B0939. Charles E. Pearce. Madame Vestris and Her Times. London, Stanley Paul, 1923 (First Edition). 314pp. Index; Photos; illus. Excellent copy of this original edition has sl.stained covers - certainly worth re-binding.
“Lucia Elizabeth Vestris (January 1797 – 8 August 1856) was an English actress and a contralto opera singer, appearing in works by Mozart and Rossini. While popular in her time, she was more notable as a theatre producer and manager. In 1830, having accumulated a fortune from her performing, she leased the Olympic Theatre from John Scott. There she began presenting a series of burlesques and extravaganzas—for which she made this house famous. She produced numerous works by the contemporary playwright James Planché, with whom she had a successful partnership, in which he also contributed ideas for staging and costumes. In an age where women were denied autonomy, and brought up to believe they could not manage their own lives and their own money let alone run a businss employing hundreds of people including both men and women, Vestris was a business-woman par excellence. She was a trail-blazer - not only in the way she chose to live her life, but because she was not just her own boss, but literally the boss of hundreds of other people. She managed theatres; took plays on tour with a motley crew of actors, actresses and all the support staff, and married again only after her disastrous early experience with Vestris when the American authorities forced her to do so in order to allow her to bring her tour across their borders. Lucia Elizabeth Vestris was a prominent figure indeed in the history of British theatre and customs in the nineteenth century.”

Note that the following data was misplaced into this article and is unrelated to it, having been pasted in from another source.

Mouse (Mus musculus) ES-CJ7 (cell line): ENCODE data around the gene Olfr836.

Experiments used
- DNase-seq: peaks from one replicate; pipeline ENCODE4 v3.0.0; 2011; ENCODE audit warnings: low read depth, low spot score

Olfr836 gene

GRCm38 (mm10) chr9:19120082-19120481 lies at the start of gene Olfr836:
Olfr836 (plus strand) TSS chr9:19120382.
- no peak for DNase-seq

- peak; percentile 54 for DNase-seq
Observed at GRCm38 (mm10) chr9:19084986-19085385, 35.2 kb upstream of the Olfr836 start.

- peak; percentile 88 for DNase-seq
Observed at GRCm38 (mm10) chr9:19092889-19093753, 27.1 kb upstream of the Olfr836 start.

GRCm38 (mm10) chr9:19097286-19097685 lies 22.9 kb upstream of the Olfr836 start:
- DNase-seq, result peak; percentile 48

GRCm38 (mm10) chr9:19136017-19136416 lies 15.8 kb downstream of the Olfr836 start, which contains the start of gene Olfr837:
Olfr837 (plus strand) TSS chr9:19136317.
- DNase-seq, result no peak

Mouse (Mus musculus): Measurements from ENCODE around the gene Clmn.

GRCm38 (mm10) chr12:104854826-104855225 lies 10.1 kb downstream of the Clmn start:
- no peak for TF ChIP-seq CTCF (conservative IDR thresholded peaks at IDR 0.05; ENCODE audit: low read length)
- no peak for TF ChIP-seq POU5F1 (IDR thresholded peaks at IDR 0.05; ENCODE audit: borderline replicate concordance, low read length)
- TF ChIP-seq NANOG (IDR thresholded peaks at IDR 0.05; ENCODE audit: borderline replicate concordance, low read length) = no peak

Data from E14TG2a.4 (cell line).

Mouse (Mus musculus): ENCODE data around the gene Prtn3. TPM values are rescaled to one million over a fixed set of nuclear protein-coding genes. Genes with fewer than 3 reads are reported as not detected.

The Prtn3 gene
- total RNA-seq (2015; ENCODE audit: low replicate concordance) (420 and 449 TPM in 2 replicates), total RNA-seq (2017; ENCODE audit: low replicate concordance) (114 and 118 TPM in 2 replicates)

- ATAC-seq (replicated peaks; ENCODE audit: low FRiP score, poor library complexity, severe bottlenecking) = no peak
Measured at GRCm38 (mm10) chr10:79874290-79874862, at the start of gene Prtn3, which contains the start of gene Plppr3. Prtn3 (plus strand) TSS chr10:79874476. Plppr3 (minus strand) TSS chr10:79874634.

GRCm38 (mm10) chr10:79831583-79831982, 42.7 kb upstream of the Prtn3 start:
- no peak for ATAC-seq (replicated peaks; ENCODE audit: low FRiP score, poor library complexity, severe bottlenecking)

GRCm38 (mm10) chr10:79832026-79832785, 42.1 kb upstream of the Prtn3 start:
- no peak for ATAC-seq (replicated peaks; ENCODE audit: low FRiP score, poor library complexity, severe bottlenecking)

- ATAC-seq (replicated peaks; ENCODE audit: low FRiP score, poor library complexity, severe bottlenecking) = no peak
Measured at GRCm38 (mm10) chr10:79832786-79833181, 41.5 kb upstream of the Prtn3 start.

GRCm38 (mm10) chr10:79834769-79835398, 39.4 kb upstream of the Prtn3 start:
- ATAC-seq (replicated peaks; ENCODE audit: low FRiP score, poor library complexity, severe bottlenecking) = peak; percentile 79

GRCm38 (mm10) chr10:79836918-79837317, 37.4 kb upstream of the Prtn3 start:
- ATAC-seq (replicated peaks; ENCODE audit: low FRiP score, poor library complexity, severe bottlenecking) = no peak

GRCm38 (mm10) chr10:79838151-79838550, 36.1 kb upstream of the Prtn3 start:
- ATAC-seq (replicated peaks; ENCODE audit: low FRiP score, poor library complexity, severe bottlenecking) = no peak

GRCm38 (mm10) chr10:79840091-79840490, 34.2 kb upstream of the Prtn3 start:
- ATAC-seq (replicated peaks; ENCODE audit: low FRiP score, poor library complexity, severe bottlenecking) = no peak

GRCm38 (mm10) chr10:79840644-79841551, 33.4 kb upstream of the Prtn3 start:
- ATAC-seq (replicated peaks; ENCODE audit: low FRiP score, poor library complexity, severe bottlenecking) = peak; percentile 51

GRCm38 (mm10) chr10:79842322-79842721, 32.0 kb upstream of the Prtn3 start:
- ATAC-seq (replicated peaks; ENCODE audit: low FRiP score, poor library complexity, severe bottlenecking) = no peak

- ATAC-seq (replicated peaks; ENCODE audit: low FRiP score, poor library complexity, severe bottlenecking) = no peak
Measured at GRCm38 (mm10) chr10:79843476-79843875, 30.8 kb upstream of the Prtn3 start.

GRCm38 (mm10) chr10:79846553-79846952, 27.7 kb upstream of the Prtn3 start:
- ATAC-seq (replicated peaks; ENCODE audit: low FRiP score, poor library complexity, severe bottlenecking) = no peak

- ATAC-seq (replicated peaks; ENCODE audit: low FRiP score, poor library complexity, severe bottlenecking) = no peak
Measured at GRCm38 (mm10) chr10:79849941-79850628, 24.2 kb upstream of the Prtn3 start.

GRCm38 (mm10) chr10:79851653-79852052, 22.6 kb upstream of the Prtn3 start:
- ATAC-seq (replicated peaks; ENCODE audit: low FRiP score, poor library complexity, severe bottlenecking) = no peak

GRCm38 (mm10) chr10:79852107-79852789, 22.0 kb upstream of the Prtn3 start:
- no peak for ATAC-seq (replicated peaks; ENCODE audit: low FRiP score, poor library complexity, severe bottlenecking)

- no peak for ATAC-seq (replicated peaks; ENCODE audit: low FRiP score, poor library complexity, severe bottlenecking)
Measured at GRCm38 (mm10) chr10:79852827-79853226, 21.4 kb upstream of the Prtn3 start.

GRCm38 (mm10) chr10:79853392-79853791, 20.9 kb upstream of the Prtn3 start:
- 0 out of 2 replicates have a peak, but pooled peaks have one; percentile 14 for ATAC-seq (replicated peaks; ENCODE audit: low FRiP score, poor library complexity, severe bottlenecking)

- Z. D. Akron